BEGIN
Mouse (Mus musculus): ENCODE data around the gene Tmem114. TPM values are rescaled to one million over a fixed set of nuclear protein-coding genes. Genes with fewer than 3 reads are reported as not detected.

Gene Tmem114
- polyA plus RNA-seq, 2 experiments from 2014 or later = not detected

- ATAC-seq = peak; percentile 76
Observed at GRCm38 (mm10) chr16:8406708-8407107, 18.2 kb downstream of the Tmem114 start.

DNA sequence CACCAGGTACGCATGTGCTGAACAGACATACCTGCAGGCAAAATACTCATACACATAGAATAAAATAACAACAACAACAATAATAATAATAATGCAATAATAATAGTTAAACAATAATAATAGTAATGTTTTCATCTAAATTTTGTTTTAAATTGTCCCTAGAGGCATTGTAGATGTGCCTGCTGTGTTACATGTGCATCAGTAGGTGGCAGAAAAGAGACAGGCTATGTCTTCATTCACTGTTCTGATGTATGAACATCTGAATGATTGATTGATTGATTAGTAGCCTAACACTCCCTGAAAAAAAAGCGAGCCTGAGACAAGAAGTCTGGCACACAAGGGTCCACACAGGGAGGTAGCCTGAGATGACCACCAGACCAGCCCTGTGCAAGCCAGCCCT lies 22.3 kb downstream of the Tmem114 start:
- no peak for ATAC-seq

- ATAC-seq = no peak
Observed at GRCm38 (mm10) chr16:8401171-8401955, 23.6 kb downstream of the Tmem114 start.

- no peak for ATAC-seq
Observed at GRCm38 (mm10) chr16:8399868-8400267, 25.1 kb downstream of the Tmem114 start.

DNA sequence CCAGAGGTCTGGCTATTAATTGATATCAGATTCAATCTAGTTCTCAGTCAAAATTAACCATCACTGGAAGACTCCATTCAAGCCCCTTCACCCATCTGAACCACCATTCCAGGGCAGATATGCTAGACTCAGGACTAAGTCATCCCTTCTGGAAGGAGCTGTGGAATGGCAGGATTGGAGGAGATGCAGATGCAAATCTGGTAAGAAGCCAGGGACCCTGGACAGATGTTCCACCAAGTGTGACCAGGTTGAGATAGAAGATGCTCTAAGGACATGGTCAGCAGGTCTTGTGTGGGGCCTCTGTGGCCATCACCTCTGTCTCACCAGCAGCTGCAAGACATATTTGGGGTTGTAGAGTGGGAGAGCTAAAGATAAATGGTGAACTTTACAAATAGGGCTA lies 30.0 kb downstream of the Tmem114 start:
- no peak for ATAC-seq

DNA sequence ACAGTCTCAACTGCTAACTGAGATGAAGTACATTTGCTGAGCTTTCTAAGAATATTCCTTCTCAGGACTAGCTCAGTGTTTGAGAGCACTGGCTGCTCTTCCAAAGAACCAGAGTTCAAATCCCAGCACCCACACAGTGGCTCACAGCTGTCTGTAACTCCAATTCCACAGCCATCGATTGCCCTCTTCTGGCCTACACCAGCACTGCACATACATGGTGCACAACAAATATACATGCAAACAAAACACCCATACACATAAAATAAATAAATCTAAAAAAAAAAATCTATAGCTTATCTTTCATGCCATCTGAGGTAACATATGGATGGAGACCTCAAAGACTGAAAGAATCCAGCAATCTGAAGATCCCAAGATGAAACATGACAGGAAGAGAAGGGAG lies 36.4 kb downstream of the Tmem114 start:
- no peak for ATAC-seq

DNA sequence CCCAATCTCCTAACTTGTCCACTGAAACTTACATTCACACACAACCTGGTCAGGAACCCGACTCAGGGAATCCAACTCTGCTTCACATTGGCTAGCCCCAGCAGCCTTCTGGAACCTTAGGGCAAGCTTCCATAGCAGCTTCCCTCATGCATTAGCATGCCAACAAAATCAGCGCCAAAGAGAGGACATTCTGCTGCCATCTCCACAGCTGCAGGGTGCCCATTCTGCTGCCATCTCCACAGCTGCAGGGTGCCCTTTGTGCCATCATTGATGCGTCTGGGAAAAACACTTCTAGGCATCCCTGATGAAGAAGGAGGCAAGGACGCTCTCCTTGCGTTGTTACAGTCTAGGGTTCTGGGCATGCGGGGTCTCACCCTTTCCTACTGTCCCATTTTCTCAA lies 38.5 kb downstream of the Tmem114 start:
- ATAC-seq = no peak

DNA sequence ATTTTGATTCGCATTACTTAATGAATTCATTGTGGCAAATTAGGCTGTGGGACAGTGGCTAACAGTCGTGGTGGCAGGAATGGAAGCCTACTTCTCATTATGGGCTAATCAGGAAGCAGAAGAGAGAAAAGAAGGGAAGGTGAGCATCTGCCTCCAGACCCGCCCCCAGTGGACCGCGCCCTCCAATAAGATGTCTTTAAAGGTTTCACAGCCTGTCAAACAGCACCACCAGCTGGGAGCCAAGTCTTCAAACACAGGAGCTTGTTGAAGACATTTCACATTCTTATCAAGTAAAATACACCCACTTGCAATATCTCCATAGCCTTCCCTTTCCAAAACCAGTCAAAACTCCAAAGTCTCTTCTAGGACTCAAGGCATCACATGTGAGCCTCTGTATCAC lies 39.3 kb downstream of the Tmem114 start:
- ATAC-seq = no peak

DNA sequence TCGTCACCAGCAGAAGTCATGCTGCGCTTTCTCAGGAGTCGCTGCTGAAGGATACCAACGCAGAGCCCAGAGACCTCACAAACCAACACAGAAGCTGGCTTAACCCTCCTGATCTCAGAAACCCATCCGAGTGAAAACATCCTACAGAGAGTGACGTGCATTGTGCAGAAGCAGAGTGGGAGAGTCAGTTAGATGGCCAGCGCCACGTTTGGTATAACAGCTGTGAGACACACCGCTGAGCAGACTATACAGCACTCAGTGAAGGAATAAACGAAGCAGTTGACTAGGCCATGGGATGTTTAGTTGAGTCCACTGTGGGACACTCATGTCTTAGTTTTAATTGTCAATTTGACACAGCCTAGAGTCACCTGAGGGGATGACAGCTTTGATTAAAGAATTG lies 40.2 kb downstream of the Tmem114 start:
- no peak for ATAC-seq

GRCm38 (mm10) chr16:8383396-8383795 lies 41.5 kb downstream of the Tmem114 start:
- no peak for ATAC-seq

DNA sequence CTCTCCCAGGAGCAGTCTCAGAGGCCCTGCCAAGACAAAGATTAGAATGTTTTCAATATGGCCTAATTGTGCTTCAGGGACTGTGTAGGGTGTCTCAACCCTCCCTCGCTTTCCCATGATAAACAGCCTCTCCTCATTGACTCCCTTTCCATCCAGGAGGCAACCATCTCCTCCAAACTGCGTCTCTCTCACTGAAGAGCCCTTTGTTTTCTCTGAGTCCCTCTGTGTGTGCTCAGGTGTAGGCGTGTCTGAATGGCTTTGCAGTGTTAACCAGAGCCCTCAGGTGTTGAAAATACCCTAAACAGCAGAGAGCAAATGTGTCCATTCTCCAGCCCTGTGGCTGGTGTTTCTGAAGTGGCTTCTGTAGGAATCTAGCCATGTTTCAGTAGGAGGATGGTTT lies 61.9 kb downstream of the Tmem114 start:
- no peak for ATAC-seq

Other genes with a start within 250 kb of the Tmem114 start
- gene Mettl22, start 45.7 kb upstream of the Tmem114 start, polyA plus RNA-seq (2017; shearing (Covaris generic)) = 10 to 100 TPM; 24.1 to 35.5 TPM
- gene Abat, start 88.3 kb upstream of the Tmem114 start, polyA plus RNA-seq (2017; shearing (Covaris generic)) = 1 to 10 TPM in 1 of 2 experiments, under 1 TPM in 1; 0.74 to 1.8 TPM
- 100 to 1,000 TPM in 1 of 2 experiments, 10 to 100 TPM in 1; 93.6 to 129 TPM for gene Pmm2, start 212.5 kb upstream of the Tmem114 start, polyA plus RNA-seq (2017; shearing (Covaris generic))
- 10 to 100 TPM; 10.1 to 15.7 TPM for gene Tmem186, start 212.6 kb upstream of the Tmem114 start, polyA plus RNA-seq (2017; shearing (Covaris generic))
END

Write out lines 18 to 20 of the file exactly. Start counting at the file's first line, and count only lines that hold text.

DNA sequence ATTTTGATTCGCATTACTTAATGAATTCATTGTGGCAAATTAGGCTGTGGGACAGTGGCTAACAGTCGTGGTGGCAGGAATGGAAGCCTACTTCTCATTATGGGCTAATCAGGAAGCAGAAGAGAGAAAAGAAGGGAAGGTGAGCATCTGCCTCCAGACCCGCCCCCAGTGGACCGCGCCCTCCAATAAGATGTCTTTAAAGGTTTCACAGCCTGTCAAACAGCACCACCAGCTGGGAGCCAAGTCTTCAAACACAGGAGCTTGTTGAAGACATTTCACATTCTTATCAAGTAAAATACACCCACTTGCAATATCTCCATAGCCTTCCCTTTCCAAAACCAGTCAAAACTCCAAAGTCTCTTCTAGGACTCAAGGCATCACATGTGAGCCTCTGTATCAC lies 39.3 kb downstream of the Tmem114 start:
- ATAC-seq = no peak

DNA sequence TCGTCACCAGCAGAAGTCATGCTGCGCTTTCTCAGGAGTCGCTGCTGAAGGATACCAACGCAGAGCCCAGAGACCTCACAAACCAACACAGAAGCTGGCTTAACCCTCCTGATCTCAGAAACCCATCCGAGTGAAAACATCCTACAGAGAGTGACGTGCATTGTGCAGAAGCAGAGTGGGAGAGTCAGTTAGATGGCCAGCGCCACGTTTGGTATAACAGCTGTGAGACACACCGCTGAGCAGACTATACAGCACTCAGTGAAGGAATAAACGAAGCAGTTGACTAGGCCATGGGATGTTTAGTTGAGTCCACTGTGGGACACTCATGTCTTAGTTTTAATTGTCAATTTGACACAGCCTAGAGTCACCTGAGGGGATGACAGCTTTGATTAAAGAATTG lies 40.2 kb downstream of the Tmem114 start: